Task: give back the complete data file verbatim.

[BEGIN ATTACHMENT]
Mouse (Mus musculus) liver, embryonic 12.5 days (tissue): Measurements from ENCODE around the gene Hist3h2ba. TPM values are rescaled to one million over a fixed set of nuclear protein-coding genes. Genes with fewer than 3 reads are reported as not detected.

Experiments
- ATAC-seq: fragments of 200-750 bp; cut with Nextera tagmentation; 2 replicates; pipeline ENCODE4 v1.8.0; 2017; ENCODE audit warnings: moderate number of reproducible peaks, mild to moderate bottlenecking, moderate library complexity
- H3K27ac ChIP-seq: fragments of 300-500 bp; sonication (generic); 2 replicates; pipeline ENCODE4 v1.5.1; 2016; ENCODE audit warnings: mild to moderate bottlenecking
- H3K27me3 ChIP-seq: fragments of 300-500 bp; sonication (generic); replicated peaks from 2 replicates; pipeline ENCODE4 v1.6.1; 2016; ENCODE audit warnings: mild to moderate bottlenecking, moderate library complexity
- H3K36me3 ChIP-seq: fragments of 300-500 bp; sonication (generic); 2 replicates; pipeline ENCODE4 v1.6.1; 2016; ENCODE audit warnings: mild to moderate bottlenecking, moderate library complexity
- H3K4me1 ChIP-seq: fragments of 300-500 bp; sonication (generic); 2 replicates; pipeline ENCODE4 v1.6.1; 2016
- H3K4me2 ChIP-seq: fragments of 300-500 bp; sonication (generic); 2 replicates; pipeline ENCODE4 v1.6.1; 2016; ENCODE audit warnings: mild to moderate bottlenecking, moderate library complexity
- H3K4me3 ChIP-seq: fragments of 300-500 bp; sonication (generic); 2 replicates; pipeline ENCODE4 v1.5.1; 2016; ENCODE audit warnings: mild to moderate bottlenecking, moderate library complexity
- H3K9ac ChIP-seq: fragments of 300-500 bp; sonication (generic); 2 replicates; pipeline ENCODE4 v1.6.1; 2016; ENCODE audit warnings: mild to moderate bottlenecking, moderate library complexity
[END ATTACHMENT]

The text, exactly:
Mouse (Mus musculus) liver, embryonic 12.5 days (tissue): Measurements from ENCODE around the gene Hist3h2ba. TPM values are rescaled to one million over a fixed set of nuclear protein-coding genes. Genes with fewer than 3 reads are reported as not detected.

Experiments
- ATAC-seq: fragments of 200-750 bp; cut with Nextera tagmentation; 2 replicates; pipeline ENCODE4 v1.8.0; 2017; ENCODE audit warnings: moderate number of reproducible peaks, mild to moderate bottlenecking, moderate library complexity
- H3K27ac ChIP-seq: fragments of 300-500 bp; sonication (generic); 2 replicates; pipeline ENCODE4 v1.5.1; 2016; ENCODE audit warnings: mild to moderate bottlenecking
- H3K27me3 ChIP-seq: fragments of 300-500 bp; sonication (generic); replicated peaks from 2 replicates; pipeline ENCODE4 v1.6.1; 2016; ENCODE audit warnings: mild to moderate bottlenecking, moderate library complexity
- H3K36me3 ChIP-seq: fragments of 300-500 bp; sonication (generic); 2 replicates; pipeline ENCODE4 v1.6.1; 2016; ENCODE audit warnings: mild to moderate bottlenecking, moderate library complexity
- H3K4me1 ChIP-seq: fragments of 300-500 bp; sonication (generic); 2 replicates; pipeline ENCODE4 v1.6.1; 2016
- H3K4me2 ChIP-seq: fragments of 300-500 bp; sonication (generic); 2 replicates; pipeline ENCODE4 v1.6.1; 2016; ENCODE audit warnings: mild to moderate bottlenecking, moderate library complexity
- H3K4me3 ChIP-seq: fragments of 300-500 bp; sonication (generic); 2 replicates; pipeline ENCODE4 v1.5.1; 2016; ENCODE audit warnings: mild to moderate bottlenecking, moderate library complexity
- H3K9ac ChIP-seq: fragments of 300-500 bp; sonication (generic); 2 replicates; pipeline ENCODE4 v1.6.1; 2016; ENCODE audit warnings: mild to moderate bottlenecking, moderate library complexity